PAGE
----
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City asked to terminate lease with Hollywood Diner operator

Real EstateAbell Foundation

The Baltimore City department responsible for leasing the Hollywood Diner is asking the Board of Estimates to to terminate the rental agreement with the restaurant’s operator. But Richard T. White, who runs the diner, is vowing to continue at the city-owned property, made famous by Barry Levinson’s nostalgic 1982 movie “Diner.” 

In its first six months of operations, the diner reported revenue of about $18,900 and expenses of $24,600, according to a report by the Department of Real Estate. In addition to being a traditional diner, it also serves as a culinary-arts youth training program — a requirement for operators of the city-owned property.

"In consultation with the Department of Real Estate [the diner will terminate its lease] in 90 days," the department said in a report to the Board of Estimates. "[White] does so with reluctance but with the commitment to complete the training program for the current students. The training program will conclude on July 15, 2013."

BBut White says he has not asked to have lease terminated and that he is awaiting decisions from potential funders, including the Abell Foundation.

“The real estate department has depicted me as trying to get out of the lease. That’s a lie,” White said. “Anyone who knows me knows that I’m not about to walk away from our lease. We would never turn our backs on the youth we’re trying to empower. I would never do that. This is why I’m alive.”

The five-member Board of Estimates will decide at its Wednesday meeting whether to accept the Department of Real Estate’s recommendation to terminate White's 18-month lease early; the original lease wasn't set to expire until next spring.

“For a small start-up business it’s not uncommon that full viability is not achieved in the first six months of operation without established financial and marketing resources and support,” the real estate department’s report noted.

The report commended White's efforts with the a training program and acknowledged his efforts to seek funding. “The business has applied for grants to support its programming,’ the report said. “However decisions on those applications have not been received as of this report.”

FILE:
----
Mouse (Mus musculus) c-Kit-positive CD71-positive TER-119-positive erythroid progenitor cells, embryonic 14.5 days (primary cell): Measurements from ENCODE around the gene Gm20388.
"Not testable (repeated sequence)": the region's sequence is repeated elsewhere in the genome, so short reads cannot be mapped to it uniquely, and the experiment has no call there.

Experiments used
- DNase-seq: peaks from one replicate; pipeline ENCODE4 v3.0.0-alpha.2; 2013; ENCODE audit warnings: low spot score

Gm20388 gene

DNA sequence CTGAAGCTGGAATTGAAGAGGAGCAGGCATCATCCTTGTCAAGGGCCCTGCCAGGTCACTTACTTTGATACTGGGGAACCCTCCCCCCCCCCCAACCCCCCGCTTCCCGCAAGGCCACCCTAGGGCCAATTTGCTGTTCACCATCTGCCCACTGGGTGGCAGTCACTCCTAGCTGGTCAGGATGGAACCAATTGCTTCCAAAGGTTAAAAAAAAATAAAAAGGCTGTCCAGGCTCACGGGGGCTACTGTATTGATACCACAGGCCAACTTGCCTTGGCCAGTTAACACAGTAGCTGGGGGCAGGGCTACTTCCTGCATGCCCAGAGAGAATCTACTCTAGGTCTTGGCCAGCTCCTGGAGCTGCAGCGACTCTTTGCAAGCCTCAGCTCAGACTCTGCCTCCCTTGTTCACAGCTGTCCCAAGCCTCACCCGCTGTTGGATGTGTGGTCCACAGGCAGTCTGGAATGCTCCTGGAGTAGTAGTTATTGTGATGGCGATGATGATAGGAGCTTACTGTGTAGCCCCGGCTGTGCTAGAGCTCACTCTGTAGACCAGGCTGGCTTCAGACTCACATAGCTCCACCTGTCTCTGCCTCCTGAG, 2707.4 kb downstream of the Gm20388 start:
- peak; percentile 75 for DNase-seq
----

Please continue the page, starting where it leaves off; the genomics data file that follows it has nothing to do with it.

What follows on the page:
"The Department of Real Estate reviewed the submitted training program, observed the students in training, and reviewed written evaluations of the students," the report said. "The Department of Real Estate obtained feedback from the participating programs on the effectiveness of the training programs. The Maryland Department of Education, Division of Rehabilitation Services, and [Chesapeake Center for Youth Development] stated that the training program at the Hollywood Diner was doing very well."

City officials from the real estate department and the Board of Estimates did not return calls seeking comment. 

In late 2011 the city terminated its lease with the Chesapeake Center for Youth Development, the nonprofit organization that had run the diner since 1991. 

Funded entirely by private donations and opened to great fanfare in 1984 as the Kids Diner, the restaurant was originally run by the city schools and the mayor's office as a job-training program. It was leased to the youth center beginning in 1991. The nonprofit ran the restaurant until 2009, when it began working with a series of outsider operators, none of whom succeeded.

White said he will attend Wednesday's Board of Estimates meeting and ask that his lease not be terminated. 

 

Copyright © 2014, The Baltimore Sun
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